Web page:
By the time you read this, the Tauranga Arts Festival will be underway. There are many treats on offer, so I thought the most useful thing would be for me to act as a sort of reminder.
And in the space between now and next week's column, you have the chance to catch a remarkably diverse range of music in the Crystal Palace – that beautiful tent by the waterfront which has become a symbol of the biennial festival.
On Monday afternoon there are spooky tales of Australia's dark past as Bush Gothic, a trio led by fiddle-playing singer Jenny Thomas, explore the backwaters of Aussie bush-band folk.
They're here on the back touring England and Ireland, and Australia's murky past should provide somerich material. Kick-off is at 3pm.
The following night sees a return to Tauranga for comedy Berlin cabaret duo Otto and Astrid, who bring their particularly insane brand of Euro-pop parody to town.
They were here a couple of festivals ago and have since conquered the other half of the world. Seriously silly stuff, it's at the more regular time of 8.30pm.
At the same time on Wednesday we have a visit from Wellington's Thomas Oliver and his band, comprising of some of the capital's finest including members of Trinity Roots, Hollie Smith's band and others. This is the man who won the APRA Silver Scroll last year for the song “If I Move To Mars”. He's a lovely guitarist and singer, making music both smooth and soulful.
On Thursday night Sarah Spicer and the Blue Riders head over from Waihi for more smooth sounds, this time with a more bluesy lilt. The band is led by Keyboard wiz Liam Ryan, who has been doing fascinating things in the past year with his Torch Music record label, releasing projects as diverse as an EP with his old mate from The Narcs, Andy Dickson, to music from NZ cricketer John Wright.
More relevant to this gig, he recorded Sarah's recent song “Mr Johnson” at his Waihi studio – her tribute to legendary bluesman Robert Johnson. Now, on to one of those recently-released local albums I mentioned last week.
Let's get beige
And first out of the bag is a new CD from local singer/songwriter Davey Beige. People here may know Davey by the slightly more prosaic name Dave Bishop but, back in the 90s, Davey used to front a well-known Auckland band called The Peter Stuyvesant Hitlist, for which he wore a range of fawn safari suits.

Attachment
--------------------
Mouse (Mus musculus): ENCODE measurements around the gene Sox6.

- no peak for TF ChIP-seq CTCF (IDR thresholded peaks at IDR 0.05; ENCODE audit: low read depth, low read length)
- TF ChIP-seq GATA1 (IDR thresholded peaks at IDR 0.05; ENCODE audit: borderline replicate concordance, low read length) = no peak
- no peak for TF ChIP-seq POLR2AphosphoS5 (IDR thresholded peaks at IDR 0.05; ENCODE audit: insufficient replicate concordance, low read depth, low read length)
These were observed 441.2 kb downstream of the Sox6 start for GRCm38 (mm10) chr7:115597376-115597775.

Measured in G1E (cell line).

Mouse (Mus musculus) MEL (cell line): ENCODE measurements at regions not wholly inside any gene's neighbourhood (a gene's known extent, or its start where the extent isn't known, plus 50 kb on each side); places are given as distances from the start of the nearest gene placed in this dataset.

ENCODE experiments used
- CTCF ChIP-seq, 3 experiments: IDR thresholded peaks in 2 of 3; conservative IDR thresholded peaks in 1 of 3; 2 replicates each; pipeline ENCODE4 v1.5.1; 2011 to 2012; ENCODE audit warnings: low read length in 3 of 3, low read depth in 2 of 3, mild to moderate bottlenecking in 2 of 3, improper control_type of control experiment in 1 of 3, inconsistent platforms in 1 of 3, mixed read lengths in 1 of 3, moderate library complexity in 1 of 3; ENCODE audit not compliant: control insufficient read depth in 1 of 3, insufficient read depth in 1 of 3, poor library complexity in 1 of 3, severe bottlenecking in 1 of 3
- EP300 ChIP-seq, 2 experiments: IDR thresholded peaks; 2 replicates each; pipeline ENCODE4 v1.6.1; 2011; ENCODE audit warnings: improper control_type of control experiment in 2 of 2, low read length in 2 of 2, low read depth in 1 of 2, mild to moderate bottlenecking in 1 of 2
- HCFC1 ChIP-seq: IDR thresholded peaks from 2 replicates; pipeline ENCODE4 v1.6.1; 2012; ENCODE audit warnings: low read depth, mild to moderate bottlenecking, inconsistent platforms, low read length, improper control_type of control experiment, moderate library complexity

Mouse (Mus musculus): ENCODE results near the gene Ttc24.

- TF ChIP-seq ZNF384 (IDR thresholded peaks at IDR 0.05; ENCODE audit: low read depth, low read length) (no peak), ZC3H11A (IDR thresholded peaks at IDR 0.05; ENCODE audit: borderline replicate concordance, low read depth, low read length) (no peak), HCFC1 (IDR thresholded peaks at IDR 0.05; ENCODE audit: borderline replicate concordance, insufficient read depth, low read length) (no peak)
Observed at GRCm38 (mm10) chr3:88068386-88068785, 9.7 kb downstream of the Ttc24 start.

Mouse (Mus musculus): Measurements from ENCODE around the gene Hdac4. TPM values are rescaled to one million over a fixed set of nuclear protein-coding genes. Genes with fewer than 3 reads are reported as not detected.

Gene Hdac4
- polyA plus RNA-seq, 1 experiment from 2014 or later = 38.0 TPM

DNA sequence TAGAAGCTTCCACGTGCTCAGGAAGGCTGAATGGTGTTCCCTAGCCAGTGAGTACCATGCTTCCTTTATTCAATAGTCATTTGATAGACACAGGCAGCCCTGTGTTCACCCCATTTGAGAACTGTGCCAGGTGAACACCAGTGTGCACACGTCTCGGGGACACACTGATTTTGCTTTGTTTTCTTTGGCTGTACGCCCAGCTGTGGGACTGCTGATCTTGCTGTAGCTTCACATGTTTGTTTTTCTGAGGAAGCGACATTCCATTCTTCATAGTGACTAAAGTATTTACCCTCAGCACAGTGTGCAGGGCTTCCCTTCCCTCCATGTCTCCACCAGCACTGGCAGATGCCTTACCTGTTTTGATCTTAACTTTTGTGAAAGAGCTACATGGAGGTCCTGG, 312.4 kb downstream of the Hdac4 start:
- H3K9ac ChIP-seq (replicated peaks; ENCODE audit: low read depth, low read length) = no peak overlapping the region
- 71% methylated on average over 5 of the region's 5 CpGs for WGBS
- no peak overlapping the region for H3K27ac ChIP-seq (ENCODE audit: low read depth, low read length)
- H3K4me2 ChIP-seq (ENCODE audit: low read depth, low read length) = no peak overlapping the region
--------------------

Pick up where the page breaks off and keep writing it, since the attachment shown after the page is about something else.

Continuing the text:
The suits passed on, but the name stayed.
Davey released an album back in 2007 and a four-track EP in 2014. This latest offering is called Beginner's Mind and the first striking thing about it – aside from the cover photo – is the prestigious roster of musicians featured.
Most guitar duties are handled by Hello Sailor's Harry Lyon, while The Narcs' Tony Waine plays bass, keys are courtesy of jazz maestro Alan Brown and horns come from Kingsley Mellhuish – all seriously heavy hitters.
And it shows. “Big Star” opens things with patented Hello Sailor guitars courtesy of Mr Lyon. It's only when Davey's lighter voice comes in that you realise it's not Sailor.
Continuing the Kiwi classic rock references, the horns that open “Watching The Waves” make you immediately think of Netherworld Dancing Toys in their heyday. There are, in fact, many styles on display: light skiffle, ska nods, gentle rock 'n' roll, and a trip to the world of Harry Nilsson on “No Is Not The Word” (complete with Beatles-style strings).
And it's all very pleasant. I guess you'd class it as folk/rock, but it's hard not to think of the term Dad Rock. It's easy to listen to and totally non-threatening, from “Silver Headed Rooster Blues” to “Rock 'n' Roll BBQ” – a barbeque that definitely sounds like one for the laid-back, well-off over-60s.